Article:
Did you know that Paste owns the world’s largest collection of live music recordings? It’s true! And what’s even crazier, it’s all free—hundreds of thousands of exclusive songs, concerts and videos that you can listen to and watch right here at Paste.com, from Muddy Waters to The Rolling Stones to R.E.M. to LCD Soundsystem. Every day, we’ll dig through the archive to find the coolest recording we have from that date in history. Enjoy!
July 17 turns out to be a busy day in the Paste Vault, with too many tempting shows to choose from. We have The Band playing a 15-song set at the Carter Barron Amphitheater in Washington, D.C., in 1976 with all the fixins: “The Night They Drove Old Dixie Down,” “The Weight,” “Ophelia,” and everything else you’d want to hear. (This was just four months before their farewell “Last Waltz” show in San Francisco.) We have the Wilson sisters leading Heart into L.A. on their 1977 tour behind Little Queen, with “Barracuda,” “Magic Man” and “Crazy on You.” There’s Devo playing the Orpheum in Boston in 1980 with “Whip It,” “Secret Agent Man” and “Uncontrollable Urge.” There’s even a great recording of the resurrected Miles Davis at the 1955 Newport Jazz Festival, saving his career in one historic night with “Now’s the Time.”
Okay, that last one is probably the winner, if we really had to choose. But…we really don’t! Rather than leave so many of these remarkable recordings on the cutting-room floor, let’s zero in on one thing they all had in common, besides happening today in the spacetime continuum: amazing covers. Apart from The Band, who played all originals on July 17, 1976 (unless you want to count the Dylan collaboration “This Wheel’s on Fire”), all of the aforementioned performers sprinkled a great tribute into their sets, one of which became a hit in its own right.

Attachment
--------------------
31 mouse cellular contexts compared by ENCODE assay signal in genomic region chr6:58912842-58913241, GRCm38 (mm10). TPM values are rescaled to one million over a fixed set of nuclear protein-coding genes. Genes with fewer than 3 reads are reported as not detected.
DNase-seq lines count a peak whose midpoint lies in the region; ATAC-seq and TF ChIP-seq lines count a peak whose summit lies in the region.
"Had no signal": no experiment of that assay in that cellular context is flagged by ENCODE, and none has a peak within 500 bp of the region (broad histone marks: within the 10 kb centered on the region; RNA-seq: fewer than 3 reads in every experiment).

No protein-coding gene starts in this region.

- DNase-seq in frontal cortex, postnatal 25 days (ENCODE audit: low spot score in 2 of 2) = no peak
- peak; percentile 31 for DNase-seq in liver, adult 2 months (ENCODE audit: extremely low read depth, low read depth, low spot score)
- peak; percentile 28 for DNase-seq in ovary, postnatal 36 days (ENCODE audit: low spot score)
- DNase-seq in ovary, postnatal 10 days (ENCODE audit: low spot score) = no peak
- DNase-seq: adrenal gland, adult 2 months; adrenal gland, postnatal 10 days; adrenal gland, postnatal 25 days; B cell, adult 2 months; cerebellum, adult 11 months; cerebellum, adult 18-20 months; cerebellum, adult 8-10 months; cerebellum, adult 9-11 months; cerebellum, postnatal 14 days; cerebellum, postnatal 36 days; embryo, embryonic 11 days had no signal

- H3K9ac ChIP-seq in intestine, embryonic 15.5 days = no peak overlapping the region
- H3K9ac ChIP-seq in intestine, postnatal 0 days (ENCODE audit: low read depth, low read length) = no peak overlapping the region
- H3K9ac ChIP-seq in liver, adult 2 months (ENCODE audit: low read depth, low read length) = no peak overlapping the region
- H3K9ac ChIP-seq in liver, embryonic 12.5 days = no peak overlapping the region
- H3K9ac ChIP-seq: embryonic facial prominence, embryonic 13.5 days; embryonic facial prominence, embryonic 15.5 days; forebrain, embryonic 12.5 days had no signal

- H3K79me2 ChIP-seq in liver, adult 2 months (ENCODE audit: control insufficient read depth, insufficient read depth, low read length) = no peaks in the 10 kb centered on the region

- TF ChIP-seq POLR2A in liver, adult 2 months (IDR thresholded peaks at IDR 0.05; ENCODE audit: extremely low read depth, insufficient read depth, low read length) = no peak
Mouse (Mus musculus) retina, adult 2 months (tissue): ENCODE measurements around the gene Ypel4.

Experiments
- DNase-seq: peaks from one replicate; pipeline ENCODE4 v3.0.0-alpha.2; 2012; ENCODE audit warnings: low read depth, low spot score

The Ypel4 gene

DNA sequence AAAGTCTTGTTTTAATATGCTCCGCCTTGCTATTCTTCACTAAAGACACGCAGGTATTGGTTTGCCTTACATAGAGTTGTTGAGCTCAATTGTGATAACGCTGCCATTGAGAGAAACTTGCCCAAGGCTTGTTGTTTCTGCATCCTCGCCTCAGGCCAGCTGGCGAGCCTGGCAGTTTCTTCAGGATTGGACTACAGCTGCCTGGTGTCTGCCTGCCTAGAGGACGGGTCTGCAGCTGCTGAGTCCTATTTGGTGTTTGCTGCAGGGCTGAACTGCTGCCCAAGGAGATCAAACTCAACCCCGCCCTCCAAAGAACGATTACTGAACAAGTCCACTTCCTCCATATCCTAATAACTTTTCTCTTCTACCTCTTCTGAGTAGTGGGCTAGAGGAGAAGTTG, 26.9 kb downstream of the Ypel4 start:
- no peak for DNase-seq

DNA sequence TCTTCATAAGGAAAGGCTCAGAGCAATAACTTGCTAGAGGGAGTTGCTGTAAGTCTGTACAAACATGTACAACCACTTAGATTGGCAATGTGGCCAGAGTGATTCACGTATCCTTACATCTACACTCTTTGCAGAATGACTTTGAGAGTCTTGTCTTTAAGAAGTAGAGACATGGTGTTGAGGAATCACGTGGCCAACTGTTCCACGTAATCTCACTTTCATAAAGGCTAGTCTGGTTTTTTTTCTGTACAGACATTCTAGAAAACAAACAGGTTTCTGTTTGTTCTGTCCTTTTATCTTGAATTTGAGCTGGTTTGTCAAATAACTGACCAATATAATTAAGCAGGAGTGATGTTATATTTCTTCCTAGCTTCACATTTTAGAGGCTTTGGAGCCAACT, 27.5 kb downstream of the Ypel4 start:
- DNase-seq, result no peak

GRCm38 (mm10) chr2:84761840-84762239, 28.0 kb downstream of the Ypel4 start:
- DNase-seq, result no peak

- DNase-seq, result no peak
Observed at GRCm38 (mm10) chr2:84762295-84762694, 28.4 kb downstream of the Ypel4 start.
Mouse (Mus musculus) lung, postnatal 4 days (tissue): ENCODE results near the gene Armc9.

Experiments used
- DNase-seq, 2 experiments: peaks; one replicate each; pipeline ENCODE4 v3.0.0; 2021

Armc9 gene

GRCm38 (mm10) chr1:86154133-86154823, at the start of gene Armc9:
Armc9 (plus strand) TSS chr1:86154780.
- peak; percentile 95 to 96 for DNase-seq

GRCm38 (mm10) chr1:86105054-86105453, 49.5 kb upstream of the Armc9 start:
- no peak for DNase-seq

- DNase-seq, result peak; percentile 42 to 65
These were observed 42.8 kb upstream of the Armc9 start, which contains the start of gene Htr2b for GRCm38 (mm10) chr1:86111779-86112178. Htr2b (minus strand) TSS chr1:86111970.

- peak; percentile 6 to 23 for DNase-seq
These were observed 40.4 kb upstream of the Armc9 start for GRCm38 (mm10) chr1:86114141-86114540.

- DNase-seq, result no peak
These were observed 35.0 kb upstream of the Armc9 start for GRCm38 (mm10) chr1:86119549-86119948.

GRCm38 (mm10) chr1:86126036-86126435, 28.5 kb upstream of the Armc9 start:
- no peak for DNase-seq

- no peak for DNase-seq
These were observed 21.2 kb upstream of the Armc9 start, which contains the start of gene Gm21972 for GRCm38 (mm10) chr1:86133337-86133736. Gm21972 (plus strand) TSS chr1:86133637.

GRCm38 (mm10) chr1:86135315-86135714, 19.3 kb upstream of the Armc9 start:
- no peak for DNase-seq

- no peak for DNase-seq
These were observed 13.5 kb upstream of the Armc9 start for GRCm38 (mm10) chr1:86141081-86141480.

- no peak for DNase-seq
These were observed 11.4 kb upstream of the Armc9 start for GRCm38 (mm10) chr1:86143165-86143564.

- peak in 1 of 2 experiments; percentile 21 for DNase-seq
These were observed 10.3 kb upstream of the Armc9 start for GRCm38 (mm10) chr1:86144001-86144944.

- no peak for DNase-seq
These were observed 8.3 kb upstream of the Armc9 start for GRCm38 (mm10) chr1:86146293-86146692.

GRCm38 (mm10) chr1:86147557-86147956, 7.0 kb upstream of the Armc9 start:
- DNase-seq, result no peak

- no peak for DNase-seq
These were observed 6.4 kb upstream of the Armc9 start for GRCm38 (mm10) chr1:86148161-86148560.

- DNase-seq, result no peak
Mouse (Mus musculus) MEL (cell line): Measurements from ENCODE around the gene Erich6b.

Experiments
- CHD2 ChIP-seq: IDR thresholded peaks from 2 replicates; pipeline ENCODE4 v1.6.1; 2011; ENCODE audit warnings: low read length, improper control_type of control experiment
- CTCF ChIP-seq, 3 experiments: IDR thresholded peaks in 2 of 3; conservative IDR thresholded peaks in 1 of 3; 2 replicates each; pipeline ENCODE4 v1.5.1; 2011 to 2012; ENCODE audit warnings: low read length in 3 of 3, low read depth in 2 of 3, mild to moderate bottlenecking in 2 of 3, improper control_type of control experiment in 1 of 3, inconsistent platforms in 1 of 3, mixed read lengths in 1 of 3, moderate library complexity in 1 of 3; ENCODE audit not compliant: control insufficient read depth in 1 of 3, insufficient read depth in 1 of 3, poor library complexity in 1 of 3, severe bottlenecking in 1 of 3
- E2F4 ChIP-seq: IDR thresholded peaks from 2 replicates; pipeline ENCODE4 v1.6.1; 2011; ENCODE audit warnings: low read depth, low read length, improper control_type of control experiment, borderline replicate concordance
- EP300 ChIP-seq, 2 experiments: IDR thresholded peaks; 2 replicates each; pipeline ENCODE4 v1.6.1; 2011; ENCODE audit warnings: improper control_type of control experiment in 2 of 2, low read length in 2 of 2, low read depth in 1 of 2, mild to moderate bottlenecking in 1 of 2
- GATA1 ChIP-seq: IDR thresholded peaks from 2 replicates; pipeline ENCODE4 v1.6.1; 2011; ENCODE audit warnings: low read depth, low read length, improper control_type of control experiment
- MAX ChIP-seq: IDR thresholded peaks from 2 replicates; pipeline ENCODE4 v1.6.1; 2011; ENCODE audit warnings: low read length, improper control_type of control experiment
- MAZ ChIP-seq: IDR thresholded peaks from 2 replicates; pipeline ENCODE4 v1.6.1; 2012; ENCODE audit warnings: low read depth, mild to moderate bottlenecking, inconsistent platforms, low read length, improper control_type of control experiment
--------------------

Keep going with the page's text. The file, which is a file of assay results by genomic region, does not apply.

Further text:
We’ll start there. Devo’s 1977 version of The Rolling Stones’ “Satisfaction” was the band’s first charting single, and immediately cast the Ohio foursome as new-wave underdogs with promise. With its protruding angles and jumpy rhythmics, Devo’s “Satisfaction” was a perfect distillation of the original song, with a sense of nerdy awkwardness and agitation that fits the lyrics better than a cocksure guy like Mick Jagger could. In this 1980 recording, Bob Mothersbaugh’s guitar leads off with a mock-up of the Keith Richards riff before settling into fuzzy lockstep with the rest of the band.
Heart: “Rock & Roll”
Heart were supporting their second record, Little Queen, on their 1977 tour, with hits galore already at their disposal: “Barracuda,” “Magic Man” and “Crazy on You” among them. They were also making the case that women could rock every bit as hard as the ‘70s hard-rock chart-toppers who inspired them, first and foremost Led Zeppelin. On this breakneck cover of “Rock & Roll,” recorded in 1977 at the Universal Amphitheatre in L.A., Nancy Wilson proves that the only singers who can really do vintage Robert Plant vocals justice are women (ironic, but makes sense)—and no one can do it better than her.
Miles Davis All-Stars: “Round Midnight”
Miles Davis’s appearance at the 1955 Newport Jazz Festival marked something of a comeback for the trumpeter. Plagued by addiction in the early 1950s, Davis had disappeared from the stage for a couple of years. His Newport set on July 17 marked his return to the public arena, and a triumphant return it was. Joined by an impromptu band of all-stars—saxophonists Zoot Sims and Gerry Mulligan, and pianist Thelonious Monk—Miles relit his flame with this breathtaking take on Monk’s most famous tune, “Round Midnight.” After a dramatic trumpet intro, the ensemble settles into the dark, alluring ballad as Davis steals the show with electrifying performance. This is a truly one-of-a-kind recording.
BONUS: Ramblin’ Jack Elliot: “Don’t Think Twice, It’s All Right”
Elliot played a 10-song set on July 17, 1964, at the legendary Ash Grove in L.A., perhaps none so beautiful as this exquisitely finger-picked cover of Bob Dylan’s “Don’t Think Twice, It’s All Right,” from 1963’s The Freewheelin’ Bob Dylan. Elliot’s folk songs and guitar playing had been a huge influence on Dylan when the younger songwriter moved from Minnesota to New York, so much so that Elliot sometimes referred to Dylan as his son. Quickly, of course, the son usurped the father in the folk world, leading Elliot to introduce his Dylan covers, as he does here, by telling the crowd, “Here’s a little song that was written by my son and father, Bob Dylan.”